US gives green light to Russia WTO bid


MOSCOW — The United States gave its blessing Friday for Russia to join the World Trade Organization (WTO), lifting a major obstacle for Moscow which has sought to enter the global trade group for 17 years. Russia is the last major economic power to lack WTO membership. Following lengthy negotiations started in 1993, Russia’s entry into the multilateral trade group was questioned by the United States after its five-day war with Georgia in August 2008.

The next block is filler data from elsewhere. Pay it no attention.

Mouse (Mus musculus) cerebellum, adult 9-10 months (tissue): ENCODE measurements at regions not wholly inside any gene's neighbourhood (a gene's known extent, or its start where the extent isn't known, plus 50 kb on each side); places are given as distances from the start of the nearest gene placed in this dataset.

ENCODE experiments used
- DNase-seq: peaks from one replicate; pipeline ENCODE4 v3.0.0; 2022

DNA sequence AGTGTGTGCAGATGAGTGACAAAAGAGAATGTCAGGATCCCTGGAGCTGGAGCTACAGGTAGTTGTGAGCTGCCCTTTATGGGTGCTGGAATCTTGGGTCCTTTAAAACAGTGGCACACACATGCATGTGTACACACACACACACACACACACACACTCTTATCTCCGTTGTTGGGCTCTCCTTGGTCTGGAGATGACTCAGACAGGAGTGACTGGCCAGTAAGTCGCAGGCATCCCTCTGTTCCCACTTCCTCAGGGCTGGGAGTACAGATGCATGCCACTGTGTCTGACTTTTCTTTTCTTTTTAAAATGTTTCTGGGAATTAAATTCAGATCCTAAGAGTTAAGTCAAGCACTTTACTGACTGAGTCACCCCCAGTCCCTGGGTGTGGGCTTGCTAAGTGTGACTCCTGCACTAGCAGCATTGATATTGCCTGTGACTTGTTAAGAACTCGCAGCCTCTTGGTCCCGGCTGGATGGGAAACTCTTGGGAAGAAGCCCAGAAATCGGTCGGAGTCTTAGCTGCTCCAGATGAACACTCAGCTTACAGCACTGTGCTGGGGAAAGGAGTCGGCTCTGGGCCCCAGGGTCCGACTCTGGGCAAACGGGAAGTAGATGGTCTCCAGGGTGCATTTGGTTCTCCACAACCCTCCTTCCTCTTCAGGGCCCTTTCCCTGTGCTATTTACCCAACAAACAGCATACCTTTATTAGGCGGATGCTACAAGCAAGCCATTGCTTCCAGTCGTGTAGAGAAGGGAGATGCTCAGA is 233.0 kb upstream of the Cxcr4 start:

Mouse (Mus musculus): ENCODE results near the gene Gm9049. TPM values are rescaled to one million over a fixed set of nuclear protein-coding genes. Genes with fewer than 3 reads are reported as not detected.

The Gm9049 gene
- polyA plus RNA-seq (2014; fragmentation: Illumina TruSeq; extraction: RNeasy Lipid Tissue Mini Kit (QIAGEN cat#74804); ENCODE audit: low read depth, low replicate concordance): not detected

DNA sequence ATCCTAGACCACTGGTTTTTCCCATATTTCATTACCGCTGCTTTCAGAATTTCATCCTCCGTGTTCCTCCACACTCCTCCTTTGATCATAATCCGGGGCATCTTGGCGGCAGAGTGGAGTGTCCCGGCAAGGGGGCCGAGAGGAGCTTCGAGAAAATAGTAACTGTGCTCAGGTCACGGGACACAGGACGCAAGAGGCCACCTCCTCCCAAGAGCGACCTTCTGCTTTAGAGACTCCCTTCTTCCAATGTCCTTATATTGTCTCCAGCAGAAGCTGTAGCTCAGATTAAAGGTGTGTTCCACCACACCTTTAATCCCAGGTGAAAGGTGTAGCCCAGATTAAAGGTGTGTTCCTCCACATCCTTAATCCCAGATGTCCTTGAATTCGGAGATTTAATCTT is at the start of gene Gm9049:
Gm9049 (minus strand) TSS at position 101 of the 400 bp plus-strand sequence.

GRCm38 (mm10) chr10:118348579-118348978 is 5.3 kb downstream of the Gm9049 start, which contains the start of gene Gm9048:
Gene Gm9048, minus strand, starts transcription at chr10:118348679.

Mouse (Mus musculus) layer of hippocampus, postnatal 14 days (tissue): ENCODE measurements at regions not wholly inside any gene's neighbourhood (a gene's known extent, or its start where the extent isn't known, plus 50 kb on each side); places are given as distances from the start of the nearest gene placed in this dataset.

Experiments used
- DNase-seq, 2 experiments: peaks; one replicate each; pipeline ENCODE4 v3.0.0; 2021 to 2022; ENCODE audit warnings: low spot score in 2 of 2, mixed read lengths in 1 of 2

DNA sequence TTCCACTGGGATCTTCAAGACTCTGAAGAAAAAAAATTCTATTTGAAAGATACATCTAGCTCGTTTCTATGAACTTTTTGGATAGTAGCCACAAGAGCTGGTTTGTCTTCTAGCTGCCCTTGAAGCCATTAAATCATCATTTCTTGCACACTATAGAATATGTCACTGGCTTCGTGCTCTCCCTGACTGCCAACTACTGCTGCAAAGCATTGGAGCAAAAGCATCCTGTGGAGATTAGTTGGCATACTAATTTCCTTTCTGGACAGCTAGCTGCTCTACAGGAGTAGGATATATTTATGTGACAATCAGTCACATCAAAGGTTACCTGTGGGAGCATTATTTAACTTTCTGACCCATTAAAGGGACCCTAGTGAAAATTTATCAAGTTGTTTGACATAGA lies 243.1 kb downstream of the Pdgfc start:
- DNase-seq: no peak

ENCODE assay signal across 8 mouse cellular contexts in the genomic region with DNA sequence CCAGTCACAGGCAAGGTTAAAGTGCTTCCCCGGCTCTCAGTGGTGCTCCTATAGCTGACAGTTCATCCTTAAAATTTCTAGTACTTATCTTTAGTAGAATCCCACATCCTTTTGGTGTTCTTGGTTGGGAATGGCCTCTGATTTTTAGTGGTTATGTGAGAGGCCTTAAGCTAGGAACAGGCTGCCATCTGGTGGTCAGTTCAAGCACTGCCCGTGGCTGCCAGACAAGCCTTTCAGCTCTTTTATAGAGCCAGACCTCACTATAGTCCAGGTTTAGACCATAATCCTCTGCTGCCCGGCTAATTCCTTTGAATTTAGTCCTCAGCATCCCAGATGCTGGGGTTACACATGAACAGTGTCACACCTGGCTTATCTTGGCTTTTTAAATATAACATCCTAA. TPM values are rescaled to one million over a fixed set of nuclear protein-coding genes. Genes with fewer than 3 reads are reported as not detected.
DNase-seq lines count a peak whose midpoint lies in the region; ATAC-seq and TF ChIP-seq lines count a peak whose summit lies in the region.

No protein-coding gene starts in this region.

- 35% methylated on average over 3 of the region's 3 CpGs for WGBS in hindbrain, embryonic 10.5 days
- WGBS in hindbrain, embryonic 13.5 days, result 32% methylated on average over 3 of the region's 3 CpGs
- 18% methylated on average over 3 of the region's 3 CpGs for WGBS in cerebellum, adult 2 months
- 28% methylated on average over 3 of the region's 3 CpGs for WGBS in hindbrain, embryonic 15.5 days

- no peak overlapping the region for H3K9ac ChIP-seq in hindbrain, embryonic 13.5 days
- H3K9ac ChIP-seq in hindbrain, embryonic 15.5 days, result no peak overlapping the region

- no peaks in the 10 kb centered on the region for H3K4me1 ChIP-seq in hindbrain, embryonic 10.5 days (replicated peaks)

The Kremlin announced Friday that Moscow and Washington had completed their negotiations over Russia’s potential membership in the Geneva-based body that regulates global trade, with Russian President Dmitry Medvedev and U.S. President Barack Obama discussing the matter by telephone. “The parties noted that, consistent with agreements reached during previous negotiations in Washington, bilateral negotiations on Russia’s entry into the WTO had been completed,” Russian government spokeswoman Natalia Timakova said in comments carried by Russian news agencies. The White House noted Russia’s “substantial” progress toward joining the WTO and vowed to support Moscow’s bid to complete the remaining steps “as soon as possible.” “By passing major pieces of legislation, including major amendments to laws which govern the effective protection of intellectual property rights (IPR), the Russian government has taken and continues to take significant steps,” it added in a statement. “President Obama pledged to support Russia’s efforts to complete remaining steps in multilateral negotiations so that Russia could join the WTO as soon as possible.” During a meeting in Washington in late June, Obama and Medvedev had asked their negotiators to table an agreement by Sept. 30. The end of bilateral negotiations between the two former Cold War foes signals that efforts will now focus on multilateral talks underway in Geneva to make Russia the 154th member of the institution early next year. Any advantages Moscow provides to a partner in bilateral negotiations must also be extended to all other WTO member states, according to the group’s rules. Russian Prime Minister Vladimir Putin indicated last month that his country was hoping to join the WTO on January 1st, but also acknowledged he doubted such a timeline. U.S. Trade Representative Ron Kirk also welcomed bilateral resolutions on issues that need to be addressed for Russia’s accession. He said Washington had obtained “commitments” from Russia on matters of “particular importance” to U.S. interests, such as intellectual property rights, government procurement and transparency in the decision-making process on trade issues. “Having Russia in the rules-based system of the WTO is clearly in the United States’ interest, and we will continue to offer our support as Russia completes the accession process,” said Kirk. “By reaching bilateral agreement on key issues related to the accession process, Russia can now devote additional energy to addressing remaining steps at the multilateral level.” Earlier Friday Russian Finance Minister Alexei Kudrin, speaking at a conference in the Ukraine, said Moscow and Washington had worked through all of the issues surrounding Russia’s WTO admission. Russia will begin the accession process in two to four months and could “theoretically” join the Geneva-based body in 10 months, Kudrin said at the Yalta economic forum on the shores of the Black Sea in the Ukraine.